Clinton, Trump, Sanders and Cruz.
(photo credit: REUTERS)
Race relations have always been a hot topic for the US, but I cannot remember a time in my life when it seemed so bad. From Ferguson to Baltimore, Chicago, New York, New Jersey, California, the list of major episodes goes on and on. Twelve-yearold Tamir Rice was killed in Cleveland when officers mistook a toy gun for a real weapon.
Eric Harris was killed in Tulsa, Oklahoma when an officer mistook his own gun for a Taser (the officer has been charged with manslaughter).
But the assumption of imbalance in the treatment of minorities by police is not new, and the riots and protests that appear in the media to have swept the country into constant nationwide chaos lasting more than a year are about an issue more fundamental than that.
In the public schools I grew up in, in Pennsylvania, I saw students who despite affirmative action, bused integration of schools and other efforts aimed at repairing race relations, understood themselves from the earliest of ages to be in a world that did not accept them.
Along came Barack Obama; being confronted with such a symbol was supposed to be a turning point for race relations in America, elected on the promise of “hope” no less.
What the riots and protests are really about is the reality of minority Americans arriving at the end of the minority presidency of “hope” no noticeably better off than beforehand, and of affirmative action, bused school integration and every other effort at repairing race relations, despite any individual successes, continuing on the whole to fail.
But as events on the streets play out, there is another historic benchmark unfolding, one whose power lies in its subtlety. There is more diversity among major viable candidates than there has ever been this late in a presidential election cycle. There is not one, but three fully viable minority candidates.
Marco Rubio, of Cuban descent, Bernie Sanders, who is Jewish, and Ben Carson, have done better jobs than Obama of running as normal mainstream candidates rather than minority candidates. It is not that a person should have to give up their identity in order to run, or that the significance of minority successes should be under-recognized, but presidents, and for that matter candidates, have to represent the entire country, not just one group or part of it. Furthermore, being president should be about the policies that direct the country, not about the distractions and drama that surround a particular individual.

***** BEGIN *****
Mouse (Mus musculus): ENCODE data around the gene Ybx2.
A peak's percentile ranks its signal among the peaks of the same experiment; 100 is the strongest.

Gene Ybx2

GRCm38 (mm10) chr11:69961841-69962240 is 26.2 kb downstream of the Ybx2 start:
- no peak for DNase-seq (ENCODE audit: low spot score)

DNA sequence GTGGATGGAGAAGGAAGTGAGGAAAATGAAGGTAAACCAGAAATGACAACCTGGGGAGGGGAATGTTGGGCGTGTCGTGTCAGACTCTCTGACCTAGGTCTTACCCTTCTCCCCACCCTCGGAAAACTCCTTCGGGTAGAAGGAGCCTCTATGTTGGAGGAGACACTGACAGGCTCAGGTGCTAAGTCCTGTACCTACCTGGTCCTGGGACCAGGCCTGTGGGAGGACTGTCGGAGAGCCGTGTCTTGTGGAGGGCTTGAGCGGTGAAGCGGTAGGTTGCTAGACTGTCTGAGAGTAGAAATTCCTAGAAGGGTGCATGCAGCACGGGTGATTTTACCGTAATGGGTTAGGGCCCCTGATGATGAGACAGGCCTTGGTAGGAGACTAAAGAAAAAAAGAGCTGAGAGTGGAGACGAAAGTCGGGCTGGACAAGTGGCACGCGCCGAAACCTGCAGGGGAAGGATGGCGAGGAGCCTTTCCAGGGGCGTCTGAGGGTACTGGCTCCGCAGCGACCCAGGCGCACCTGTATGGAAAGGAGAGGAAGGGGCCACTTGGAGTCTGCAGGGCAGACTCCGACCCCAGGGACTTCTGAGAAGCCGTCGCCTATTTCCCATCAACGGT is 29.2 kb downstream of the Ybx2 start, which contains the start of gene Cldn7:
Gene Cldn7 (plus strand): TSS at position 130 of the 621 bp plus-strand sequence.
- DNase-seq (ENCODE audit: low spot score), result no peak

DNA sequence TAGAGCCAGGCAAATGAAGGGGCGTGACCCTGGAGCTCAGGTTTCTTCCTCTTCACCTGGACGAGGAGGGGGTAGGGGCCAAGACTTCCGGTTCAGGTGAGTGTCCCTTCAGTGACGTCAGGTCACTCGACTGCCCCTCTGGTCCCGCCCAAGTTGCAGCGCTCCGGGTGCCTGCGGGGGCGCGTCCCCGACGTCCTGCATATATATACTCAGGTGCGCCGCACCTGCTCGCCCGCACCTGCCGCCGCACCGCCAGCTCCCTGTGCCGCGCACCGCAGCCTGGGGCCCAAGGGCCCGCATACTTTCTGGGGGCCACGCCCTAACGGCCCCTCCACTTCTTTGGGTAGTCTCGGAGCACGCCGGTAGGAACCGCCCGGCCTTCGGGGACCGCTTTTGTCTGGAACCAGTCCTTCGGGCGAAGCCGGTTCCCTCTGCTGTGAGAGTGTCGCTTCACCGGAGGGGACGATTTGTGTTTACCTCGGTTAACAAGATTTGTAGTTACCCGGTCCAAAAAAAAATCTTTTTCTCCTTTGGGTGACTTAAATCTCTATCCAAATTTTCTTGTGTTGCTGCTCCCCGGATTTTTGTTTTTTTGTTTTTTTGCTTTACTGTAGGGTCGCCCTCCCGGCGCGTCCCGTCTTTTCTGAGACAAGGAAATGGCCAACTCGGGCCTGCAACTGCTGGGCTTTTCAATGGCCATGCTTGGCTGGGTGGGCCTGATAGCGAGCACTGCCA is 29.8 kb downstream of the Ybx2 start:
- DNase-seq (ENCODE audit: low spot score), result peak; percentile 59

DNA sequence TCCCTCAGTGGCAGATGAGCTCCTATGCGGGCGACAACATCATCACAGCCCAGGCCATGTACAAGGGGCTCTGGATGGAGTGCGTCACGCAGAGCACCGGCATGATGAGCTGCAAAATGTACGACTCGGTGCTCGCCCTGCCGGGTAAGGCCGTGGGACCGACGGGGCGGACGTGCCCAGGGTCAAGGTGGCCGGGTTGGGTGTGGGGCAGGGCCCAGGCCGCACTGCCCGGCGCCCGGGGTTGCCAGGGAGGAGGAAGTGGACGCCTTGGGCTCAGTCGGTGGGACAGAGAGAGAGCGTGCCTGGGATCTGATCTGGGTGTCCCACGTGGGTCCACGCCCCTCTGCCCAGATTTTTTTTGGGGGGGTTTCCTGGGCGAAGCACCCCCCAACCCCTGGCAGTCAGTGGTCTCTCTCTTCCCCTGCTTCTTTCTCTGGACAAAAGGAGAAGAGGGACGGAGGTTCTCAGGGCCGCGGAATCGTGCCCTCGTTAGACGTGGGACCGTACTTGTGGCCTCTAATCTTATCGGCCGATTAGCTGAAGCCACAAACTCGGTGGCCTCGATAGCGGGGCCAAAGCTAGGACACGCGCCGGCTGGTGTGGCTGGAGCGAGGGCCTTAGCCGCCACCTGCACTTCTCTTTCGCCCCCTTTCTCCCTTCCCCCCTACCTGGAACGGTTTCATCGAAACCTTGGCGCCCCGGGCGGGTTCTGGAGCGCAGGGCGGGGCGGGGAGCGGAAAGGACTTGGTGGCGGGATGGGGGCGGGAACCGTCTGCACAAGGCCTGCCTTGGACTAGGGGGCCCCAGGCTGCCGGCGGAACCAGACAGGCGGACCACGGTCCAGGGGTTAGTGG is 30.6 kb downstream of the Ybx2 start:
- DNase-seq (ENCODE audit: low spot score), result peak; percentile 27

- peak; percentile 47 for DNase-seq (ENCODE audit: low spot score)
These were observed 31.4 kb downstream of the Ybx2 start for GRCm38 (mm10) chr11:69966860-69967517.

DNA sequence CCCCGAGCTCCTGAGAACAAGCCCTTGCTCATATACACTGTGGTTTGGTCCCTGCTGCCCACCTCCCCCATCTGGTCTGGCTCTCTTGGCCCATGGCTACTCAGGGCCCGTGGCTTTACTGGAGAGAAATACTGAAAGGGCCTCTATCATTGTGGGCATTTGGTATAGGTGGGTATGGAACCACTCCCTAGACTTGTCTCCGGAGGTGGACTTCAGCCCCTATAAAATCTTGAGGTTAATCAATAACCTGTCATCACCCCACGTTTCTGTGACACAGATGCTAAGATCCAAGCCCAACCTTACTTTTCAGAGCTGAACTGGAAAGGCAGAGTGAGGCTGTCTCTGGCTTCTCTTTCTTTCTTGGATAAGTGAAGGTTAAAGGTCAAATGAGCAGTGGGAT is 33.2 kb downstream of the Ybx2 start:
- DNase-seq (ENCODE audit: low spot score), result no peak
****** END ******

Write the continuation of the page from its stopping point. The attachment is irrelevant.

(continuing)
For there to be so many major minority candidates, and for it to not matter, is what repairing race relations is all about, and is a benchmark success for America.
But the significance of the situation goes beyond the diversity of candidates. The Democratic Party has already seen Obama, Hillary Clinton, Joe Lieberman, Al Sharpton, Carol Moseley Braun, Geraldine Ferraro and Jesse Jackson. Sarah Palin and Michele Bachmann may have done their parts, but the image of the Republican Party being for white men remained.
It may be by virtue of the fact that republicans have tended to care less about diversity as a political issue that they are able to receive Carson and Rubio as candidates without much fanfare, and were able to receive Carly Fiorina with only Trump caring, and even his exchanges with her boosted her.
Perhaps more important than what this election says about the Republican Party, and more relevant on inner city streets, is what today’s Republican Party says about race relations.
Not only is the Republican Party no longer for white people, but rather than having minority voters allying themselves with democrats as a matter of identity, it is slowly becoming easier for them to choose between different political philosophies as Americans and vote for what they believe to be best for America, and even think that that might be republican policies, without having identity play as big a role. Not only is it now okay for the Republican Party to have viable minority candidates, it is now okay for minority candidates to run for the republican nomination, and they are doing so without having their campaigns implode in scandal before getting off the ground, as was the case for Herman Cain.
When it comes to the interests of minorities, there can be nothing more significant than supporting their ability to operate as normal voters choosing between political philosophies based on what they think is best – policy in a world where identity no longer dominates.
I am not saying that Carson’s candidacy solves race for America, clearly it has not, but a vote for Carson or Rubio, and the mainstream support they’ve garnered, is more significant than the candidates (including Hillary) are interested in having me acknowledge.The author graduated from the Political Science Department at Penn State University.